Hodgkin–Huxley Model of Backpropagating Spikes
Yuguo Yu, Yousheng Shu, and David A. McCormick
(see pages 7260–7272)
Axon potentials recorded in somata of pyramidal neurons in vivo have a fast rising phase and variable threshold, contrary to predictions of the Hodgkin–Huxley model. Some have suggested that this difference is due to cooperativity among sodium channels, resulting in many channels opening simultaneously. Yu et al. now show that the shape and threshold variability of somatic action potentials can be explained by the fact that spikes backpropagate to the soma from their initiation point, ∼40 μm along the axon. Simultaneous intracellular recordings from somata and axons in cortical slices revealed that the shape and threshold variability of spikes at the spike-initiating zone were consistent with predictions of the Hodgkin–Huxley model. Computer simulations confirmed that the rise times of spikes in the soma were influenced by backpropagation, and that threshold variability resulted from differences in membrane potential in the soma and axon initial segment at the time of spike initiation.
SCLIP Role in Purkinje Cell Dendritogenesis
Fabienne E. Poulain, Stéphanie Chauvin, Rosine Wehrlé, Mathieu Desclaux, Jacques Mallet, Guilan Vodjdani, Isabelle Dusart, and André Sobel
(see pages 7387–7398)
Purkinje cells develop highly branched dendritic arbors that receive tens of thousands of synaptic inputs. Poulain et al. report this week that SCLIP, a member of the stathmin family of microtubule-destabilizing proteins, is important in Purkinje cell dendritogenesis. In the developing cerebellum, SCLIP was expressed primarily in Purkinje cells, became concentrated in dendrites as they formed, and decreased when the dendritic arbor was fully formed. The expression was concentrated in the Golgi apparatus and other vesicular structures. Overexpression of SCLIP in postnatal organotypic cerebellar cultures accelerated dendritic development and increased the number and branching of primary dendrites. Conversely, early knockdown of SCLIP via RNA inhibition inhibited the initial formation of dendrites, and later knockdown inhibited growth and branching of nascent dendrites. Importantly, neighboring Purkinje cells that were not transfected with interfering RNAs developed normally, indicating that SCLIP affects dendritogenesis only in the cell in which it is expressed.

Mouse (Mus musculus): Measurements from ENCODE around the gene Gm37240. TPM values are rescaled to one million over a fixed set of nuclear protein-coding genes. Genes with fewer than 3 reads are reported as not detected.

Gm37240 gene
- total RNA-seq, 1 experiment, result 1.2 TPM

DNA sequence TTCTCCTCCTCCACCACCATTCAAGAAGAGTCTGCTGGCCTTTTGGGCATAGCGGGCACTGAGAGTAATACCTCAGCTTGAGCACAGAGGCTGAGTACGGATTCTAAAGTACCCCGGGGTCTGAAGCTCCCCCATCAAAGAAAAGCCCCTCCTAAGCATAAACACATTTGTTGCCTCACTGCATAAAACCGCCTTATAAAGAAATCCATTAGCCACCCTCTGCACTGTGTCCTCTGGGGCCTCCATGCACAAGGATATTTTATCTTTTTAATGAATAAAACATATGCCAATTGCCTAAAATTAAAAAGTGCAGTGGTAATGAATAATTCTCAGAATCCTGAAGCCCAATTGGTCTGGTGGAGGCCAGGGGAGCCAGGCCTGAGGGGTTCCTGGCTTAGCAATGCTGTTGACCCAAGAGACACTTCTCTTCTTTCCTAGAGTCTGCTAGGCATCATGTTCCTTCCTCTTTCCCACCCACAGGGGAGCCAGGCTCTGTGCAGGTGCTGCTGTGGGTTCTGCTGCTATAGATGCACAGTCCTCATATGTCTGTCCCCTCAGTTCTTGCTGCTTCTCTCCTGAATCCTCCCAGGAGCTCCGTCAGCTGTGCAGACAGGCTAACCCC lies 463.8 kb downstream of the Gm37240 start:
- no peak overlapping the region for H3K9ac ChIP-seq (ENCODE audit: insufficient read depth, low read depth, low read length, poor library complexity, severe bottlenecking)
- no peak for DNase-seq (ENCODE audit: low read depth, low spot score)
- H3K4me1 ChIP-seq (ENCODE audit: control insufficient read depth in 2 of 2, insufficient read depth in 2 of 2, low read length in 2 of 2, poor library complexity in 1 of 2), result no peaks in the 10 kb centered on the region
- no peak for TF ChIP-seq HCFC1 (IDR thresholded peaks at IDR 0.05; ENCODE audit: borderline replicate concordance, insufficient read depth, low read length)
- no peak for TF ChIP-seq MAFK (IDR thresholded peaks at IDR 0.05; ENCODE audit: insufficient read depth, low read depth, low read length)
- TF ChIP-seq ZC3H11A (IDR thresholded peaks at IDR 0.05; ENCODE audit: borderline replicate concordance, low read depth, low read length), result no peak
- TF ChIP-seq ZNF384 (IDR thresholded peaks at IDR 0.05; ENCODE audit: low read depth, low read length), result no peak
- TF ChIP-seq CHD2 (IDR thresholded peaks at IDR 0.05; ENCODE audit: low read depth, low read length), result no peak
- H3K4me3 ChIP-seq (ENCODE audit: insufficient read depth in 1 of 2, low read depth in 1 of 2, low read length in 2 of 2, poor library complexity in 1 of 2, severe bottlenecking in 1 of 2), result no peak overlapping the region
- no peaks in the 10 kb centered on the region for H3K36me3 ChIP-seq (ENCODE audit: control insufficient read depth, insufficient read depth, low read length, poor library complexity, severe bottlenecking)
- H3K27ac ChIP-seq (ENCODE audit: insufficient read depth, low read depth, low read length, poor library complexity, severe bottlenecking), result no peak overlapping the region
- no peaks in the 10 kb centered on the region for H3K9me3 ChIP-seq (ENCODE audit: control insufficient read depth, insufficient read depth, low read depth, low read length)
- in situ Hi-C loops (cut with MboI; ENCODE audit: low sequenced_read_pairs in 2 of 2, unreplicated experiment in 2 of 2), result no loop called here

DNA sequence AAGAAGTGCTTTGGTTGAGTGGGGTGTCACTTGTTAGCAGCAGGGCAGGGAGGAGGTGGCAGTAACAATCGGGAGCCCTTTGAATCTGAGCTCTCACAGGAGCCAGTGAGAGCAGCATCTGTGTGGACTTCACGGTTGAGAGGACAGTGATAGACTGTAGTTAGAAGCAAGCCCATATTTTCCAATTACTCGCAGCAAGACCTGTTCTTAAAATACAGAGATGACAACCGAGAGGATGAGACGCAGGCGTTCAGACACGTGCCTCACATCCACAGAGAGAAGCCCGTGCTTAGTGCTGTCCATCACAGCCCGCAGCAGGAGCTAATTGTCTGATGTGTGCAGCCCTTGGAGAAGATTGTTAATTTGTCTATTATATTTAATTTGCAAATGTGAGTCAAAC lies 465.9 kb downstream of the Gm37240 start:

Stress and Cannabinoids
Silvia Rossi, Valentina De Chiara, Alessandra Musella, Hajime Kusayanagi, Giorgia Mataluni, Giorgio Bernardi, Alessandro Usiello, and Diego Centonze
(see pages 7284–7292)
The relationship between stress and the endocannabinoid system are complex, and activation of cannabinoid receptors can have diverse and apparently contradictory effects on the stress response. This complexity is further demonstrated this week by Rossi et al., who show that stress has different effects on GABAergic and glutamatergic transmission in the striatum, a brain area that has high levels of cannabinoid receptors and is important in stress responses. Mice were subjected daily to an aggressive male to induce social stress, and the effects of exogenous and endogenous cannabinoids were measured in corticostriatal slice cultures. Stress exposure eliminated the reductions in GABAergic IPSC frequency and amplitude that are normally produced by cannabinoids. In contrast, stress did not alter cannabinoid-mediated reduction in glutamatergic EPSC frequency and amplitude. Providing mice with rewards (exercise, sugar, or cocaine) after social stress eliminated the effects of stress on cannabinoid modulation of GABAergic transmission.
Neurobiology of Disease
Voltage-Gated Sodium Channel Mutations in Migraine
Sandrine Cestèle, Paolo Scalmani, Raffaella Rusconi, Benedetta Terragni, Silvana Franceschetti, and Massimo Mantegazza
(see pages 7273–7283)
Different mutations in the neuronal voltage-gated sodium channel (Nav1.1) cause familial hemiplegic migraine (FHM) or epilepsy. To help differentiate the physiological bases of these diseases, Cestèle et al. expressed human Nav1.1 channels bearing the FHM type 3 mutation (which results in an amino acid substitution in the inactivation gate) in a non-neural cell line and in cultured neocortical neurons. The electrophysiological properties of the mutant channel were consistent with it conferring a limited hyperexcitability on neurons. Compared to wild type, mutated channels had a positive shift in the voltage dependence of inactivation, reduced maximum current density, and faster inactivation. Some of these properties are expected to produce hyperexcitability, and others should favor hypoexcitability. Mutant channels appeared able to sustain high-frequency firing better than wild-type channels, but this ability was limited and disappeared after sustained depolarization. This limited hyperexcitability may distinguish migraine and epilepsy mutations.